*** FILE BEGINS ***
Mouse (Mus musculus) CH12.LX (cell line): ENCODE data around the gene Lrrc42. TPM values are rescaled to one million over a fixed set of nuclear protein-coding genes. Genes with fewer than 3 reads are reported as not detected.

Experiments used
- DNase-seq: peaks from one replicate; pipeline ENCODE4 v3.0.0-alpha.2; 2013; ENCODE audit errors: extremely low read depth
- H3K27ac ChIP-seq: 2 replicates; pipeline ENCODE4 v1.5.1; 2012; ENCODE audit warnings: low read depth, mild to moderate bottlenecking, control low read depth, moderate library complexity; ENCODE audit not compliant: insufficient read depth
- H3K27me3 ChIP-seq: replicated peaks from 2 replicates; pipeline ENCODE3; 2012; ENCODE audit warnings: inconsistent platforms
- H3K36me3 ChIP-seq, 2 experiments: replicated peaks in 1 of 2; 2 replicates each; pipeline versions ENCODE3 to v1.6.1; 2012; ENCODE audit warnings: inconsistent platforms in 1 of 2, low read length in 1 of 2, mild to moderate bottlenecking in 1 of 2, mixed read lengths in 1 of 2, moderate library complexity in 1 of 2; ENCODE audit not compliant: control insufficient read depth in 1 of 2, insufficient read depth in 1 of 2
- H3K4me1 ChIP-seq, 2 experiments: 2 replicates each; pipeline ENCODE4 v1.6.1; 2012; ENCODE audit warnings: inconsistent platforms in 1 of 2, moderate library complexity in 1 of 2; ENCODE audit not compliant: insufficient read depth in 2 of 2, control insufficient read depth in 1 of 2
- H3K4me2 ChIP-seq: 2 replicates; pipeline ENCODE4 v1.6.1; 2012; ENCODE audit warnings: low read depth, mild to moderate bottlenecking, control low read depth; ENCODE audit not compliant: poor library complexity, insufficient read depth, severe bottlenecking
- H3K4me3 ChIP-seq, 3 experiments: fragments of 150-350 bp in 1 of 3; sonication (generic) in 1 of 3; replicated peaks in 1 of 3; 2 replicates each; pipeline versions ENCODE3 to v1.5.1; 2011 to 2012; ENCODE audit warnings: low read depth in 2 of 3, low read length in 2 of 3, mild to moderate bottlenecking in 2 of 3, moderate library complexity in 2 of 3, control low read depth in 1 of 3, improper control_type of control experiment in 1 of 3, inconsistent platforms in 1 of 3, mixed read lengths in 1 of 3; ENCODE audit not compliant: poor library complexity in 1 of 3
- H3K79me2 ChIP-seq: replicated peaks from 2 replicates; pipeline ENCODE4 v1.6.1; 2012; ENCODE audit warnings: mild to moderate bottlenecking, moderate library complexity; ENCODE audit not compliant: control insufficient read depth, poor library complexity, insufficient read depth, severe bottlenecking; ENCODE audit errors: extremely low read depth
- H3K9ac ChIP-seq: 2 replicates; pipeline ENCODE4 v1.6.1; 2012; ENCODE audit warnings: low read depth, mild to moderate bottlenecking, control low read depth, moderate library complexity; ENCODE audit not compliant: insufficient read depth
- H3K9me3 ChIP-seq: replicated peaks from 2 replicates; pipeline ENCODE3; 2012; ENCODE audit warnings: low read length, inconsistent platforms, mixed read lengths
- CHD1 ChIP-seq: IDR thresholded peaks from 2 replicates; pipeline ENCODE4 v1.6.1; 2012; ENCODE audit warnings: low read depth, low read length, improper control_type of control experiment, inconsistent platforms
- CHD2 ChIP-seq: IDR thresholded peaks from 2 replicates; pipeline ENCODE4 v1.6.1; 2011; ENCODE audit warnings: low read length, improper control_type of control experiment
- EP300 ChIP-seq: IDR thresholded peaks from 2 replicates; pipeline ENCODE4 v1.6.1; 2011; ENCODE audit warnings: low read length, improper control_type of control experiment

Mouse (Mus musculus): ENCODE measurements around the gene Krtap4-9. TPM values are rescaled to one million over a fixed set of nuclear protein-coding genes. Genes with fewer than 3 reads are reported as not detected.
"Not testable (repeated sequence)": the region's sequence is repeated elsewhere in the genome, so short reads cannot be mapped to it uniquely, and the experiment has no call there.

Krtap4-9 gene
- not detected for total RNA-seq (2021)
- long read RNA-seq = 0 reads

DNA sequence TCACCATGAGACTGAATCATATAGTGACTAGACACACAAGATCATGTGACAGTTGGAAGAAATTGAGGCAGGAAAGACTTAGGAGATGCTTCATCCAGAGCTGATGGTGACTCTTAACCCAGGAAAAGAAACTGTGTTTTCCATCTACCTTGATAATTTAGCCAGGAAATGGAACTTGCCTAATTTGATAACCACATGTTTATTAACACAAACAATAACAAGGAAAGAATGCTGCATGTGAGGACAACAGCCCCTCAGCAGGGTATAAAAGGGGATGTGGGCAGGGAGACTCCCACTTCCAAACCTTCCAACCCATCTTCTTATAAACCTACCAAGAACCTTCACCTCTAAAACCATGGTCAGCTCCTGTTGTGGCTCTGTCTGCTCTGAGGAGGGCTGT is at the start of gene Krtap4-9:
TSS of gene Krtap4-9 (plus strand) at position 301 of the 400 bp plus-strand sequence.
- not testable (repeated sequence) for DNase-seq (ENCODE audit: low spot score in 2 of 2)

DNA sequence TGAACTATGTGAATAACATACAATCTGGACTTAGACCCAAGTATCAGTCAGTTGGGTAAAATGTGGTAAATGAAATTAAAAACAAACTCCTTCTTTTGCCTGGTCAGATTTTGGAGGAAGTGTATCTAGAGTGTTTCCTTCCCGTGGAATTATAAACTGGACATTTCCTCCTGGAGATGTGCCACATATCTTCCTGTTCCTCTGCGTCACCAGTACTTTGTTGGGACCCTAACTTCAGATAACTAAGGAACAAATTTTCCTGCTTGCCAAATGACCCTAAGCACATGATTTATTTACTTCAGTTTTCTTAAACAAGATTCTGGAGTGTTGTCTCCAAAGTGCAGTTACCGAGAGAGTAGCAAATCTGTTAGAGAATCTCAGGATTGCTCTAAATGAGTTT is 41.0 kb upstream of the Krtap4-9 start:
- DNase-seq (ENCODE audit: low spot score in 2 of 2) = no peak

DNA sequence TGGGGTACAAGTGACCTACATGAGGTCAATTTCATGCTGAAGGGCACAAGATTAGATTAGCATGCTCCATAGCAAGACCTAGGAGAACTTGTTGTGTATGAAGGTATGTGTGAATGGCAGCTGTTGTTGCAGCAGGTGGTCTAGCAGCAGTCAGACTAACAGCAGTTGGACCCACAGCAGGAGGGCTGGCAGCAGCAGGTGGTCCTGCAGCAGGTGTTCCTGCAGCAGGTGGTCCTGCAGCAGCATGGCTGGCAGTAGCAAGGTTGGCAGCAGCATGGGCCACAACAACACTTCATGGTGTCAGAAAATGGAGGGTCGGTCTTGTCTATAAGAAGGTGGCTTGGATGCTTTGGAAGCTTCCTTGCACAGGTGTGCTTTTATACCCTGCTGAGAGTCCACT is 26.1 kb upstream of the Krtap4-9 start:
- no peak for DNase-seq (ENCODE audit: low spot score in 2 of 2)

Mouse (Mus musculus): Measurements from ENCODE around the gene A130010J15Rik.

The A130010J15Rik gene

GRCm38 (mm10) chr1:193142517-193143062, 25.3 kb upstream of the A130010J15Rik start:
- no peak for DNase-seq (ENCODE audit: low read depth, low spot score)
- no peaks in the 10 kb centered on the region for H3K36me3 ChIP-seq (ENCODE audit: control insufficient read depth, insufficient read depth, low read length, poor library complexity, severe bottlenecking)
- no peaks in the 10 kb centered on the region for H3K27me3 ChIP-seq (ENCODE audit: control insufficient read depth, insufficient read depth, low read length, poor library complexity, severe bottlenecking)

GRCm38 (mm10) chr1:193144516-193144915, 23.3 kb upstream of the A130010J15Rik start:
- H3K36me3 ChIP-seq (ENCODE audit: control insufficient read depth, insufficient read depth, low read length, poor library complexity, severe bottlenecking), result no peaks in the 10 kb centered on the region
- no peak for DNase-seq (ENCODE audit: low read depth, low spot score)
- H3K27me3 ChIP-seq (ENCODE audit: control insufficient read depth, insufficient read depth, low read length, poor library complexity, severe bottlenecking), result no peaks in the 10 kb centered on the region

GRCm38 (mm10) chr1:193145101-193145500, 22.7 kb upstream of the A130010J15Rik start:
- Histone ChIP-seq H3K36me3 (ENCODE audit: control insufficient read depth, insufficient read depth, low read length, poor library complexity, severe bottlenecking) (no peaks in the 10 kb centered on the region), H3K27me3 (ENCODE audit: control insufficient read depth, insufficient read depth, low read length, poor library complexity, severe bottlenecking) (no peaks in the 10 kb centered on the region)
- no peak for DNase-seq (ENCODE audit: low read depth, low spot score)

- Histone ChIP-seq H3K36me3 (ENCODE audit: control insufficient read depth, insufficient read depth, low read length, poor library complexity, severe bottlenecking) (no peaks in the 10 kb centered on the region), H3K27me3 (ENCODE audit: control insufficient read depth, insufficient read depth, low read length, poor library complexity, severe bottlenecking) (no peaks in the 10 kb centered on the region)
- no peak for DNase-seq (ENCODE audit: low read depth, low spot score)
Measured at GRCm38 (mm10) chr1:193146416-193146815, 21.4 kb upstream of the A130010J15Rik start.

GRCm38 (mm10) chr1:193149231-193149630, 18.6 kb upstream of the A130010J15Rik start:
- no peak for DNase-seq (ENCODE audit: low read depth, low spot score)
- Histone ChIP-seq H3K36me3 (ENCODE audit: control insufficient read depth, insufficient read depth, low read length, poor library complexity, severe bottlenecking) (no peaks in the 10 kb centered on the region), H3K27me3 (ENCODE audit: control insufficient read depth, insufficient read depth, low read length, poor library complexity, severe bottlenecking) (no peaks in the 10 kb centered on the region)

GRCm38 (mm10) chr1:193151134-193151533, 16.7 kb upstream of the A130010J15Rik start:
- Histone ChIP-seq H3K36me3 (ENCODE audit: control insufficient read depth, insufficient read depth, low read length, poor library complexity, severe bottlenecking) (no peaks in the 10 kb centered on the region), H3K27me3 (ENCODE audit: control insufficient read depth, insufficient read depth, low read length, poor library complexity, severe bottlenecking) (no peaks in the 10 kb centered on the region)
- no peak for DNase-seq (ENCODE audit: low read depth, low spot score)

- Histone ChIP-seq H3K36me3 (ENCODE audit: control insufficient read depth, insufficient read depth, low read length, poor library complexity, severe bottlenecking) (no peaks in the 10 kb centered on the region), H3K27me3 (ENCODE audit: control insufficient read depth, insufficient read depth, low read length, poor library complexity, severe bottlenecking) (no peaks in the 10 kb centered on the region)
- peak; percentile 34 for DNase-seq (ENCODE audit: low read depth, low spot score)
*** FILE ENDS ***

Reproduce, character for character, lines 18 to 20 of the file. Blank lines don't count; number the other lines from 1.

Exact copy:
Krtap4-9 gene
- not detected for total RNA-seq (2021)
- long read RNA-seq = 0 reads